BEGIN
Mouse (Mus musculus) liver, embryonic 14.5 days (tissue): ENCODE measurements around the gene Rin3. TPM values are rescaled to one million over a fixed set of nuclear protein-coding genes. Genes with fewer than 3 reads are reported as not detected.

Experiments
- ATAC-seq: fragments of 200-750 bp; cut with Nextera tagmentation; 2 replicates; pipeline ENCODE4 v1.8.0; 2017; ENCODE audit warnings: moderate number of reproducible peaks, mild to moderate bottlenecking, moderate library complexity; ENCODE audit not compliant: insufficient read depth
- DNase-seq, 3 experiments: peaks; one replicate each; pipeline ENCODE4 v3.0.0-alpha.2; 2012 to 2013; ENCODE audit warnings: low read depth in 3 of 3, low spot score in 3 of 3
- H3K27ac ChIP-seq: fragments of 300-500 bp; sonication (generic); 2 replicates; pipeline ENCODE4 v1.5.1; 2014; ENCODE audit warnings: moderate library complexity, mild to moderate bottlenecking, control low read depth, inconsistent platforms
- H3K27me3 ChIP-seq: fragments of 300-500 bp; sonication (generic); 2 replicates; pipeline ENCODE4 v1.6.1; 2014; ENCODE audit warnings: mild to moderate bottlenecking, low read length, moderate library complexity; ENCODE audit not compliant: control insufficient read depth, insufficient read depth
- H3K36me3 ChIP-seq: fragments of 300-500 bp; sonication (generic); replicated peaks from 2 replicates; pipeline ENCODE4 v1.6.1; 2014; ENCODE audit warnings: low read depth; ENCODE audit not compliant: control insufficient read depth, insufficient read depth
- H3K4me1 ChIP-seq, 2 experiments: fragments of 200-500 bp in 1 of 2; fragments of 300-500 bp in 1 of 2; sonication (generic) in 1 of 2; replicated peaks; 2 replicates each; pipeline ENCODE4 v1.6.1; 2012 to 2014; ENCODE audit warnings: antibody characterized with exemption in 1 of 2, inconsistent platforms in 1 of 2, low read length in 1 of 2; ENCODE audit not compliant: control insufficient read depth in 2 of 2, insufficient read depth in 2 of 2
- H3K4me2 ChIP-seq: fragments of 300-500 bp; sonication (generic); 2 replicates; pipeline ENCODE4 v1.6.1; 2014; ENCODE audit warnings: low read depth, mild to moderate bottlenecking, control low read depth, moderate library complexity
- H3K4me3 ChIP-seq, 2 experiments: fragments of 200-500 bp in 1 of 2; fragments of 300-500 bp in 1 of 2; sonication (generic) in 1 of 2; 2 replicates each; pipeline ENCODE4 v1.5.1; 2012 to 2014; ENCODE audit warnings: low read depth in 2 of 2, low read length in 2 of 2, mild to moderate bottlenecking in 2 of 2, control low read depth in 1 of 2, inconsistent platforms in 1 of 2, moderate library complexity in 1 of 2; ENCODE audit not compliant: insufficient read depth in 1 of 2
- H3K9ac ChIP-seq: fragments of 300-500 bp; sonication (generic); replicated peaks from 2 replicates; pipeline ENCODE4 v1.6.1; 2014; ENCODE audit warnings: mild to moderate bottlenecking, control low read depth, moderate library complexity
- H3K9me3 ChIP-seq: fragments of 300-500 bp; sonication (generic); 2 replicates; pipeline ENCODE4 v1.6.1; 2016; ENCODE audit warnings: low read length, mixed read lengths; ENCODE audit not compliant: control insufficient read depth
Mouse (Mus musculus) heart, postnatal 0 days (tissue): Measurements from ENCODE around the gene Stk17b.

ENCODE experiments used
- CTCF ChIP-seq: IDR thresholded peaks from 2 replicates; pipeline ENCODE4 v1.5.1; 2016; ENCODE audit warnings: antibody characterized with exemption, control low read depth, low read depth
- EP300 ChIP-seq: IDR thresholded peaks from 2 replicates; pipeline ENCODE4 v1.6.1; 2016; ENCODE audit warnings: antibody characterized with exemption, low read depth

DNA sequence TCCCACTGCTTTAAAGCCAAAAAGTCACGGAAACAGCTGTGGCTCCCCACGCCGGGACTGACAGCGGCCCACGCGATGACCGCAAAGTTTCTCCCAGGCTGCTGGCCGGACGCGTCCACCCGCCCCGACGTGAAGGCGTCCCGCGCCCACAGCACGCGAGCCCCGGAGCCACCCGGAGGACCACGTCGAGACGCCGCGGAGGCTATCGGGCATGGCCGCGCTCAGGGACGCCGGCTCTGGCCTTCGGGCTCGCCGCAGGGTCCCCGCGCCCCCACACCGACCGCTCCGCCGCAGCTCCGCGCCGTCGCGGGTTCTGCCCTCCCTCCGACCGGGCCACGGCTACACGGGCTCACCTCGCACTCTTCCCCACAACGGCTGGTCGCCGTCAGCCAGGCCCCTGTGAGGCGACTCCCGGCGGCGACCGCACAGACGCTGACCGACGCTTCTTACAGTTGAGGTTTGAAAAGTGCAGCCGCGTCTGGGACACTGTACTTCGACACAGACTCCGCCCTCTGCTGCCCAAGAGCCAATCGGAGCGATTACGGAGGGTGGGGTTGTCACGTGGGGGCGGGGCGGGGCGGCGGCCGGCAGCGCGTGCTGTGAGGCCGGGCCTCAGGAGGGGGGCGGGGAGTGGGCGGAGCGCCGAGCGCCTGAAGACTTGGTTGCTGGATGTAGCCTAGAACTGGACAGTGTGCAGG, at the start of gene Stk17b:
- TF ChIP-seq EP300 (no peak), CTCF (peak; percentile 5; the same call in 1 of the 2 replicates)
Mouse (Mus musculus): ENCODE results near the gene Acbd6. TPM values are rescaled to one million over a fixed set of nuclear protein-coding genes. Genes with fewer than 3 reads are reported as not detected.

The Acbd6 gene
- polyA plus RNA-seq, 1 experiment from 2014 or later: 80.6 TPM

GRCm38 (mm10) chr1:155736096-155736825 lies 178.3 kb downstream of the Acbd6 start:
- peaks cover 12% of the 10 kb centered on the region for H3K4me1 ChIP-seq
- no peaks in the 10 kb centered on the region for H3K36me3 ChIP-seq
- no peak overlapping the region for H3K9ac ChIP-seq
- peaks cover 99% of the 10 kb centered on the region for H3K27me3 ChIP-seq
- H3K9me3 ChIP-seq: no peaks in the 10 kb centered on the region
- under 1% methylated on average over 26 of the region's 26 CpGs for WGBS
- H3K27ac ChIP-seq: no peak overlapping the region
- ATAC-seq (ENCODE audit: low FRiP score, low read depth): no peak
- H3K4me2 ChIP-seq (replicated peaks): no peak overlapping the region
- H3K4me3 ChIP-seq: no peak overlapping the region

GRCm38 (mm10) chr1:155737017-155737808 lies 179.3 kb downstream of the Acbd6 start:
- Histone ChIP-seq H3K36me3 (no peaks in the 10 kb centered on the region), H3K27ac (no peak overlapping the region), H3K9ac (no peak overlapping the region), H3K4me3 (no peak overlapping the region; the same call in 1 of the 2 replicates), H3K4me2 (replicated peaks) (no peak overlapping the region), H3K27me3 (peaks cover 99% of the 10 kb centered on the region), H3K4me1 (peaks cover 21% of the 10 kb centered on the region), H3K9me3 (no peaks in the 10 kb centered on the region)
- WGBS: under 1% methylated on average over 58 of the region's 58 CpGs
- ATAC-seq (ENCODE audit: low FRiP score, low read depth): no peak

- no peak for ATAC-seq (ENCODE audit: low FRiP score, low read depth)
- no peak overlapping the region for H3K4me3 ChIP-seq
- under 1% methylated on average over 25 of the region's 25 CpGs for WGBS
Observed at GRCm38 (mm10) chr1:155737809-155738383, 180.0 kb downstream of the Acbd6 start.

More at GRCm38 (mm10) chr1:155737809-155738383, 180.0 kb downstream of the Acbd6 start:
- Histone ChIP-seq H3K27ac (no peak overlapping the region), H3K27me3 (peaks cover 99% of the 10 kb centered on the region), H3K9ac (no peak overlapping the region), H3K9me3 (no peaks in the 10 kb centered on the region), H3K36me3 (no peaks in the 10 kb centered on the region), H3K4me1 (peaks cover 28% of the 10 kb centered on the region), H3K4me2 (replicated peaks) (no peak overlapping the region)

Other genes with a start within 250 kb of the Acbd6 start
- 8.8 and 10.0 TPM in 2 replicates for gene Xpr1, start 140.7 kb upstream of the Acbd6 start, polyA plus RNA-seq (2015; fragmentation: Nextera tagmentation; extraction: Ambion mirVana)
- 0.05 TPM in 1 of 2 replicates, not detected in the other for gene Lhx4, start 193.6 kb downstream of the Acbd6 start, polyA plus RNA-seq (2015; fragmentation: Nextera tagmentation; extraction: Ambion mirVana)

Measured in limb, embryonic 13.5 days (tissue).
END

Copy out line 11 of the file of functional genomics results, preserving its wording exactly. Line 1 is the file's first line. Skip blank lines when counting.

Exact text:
- H3K9ac ChIP-seq: fragments of 300-500 bp; sonication (generic); replicated peaks from 2 replicates; pipeline ENCODE4 v1.6.1; 2014; ENCODE audit warnings: mild to moderate bottlenecking, control low read depth, moderate library complexity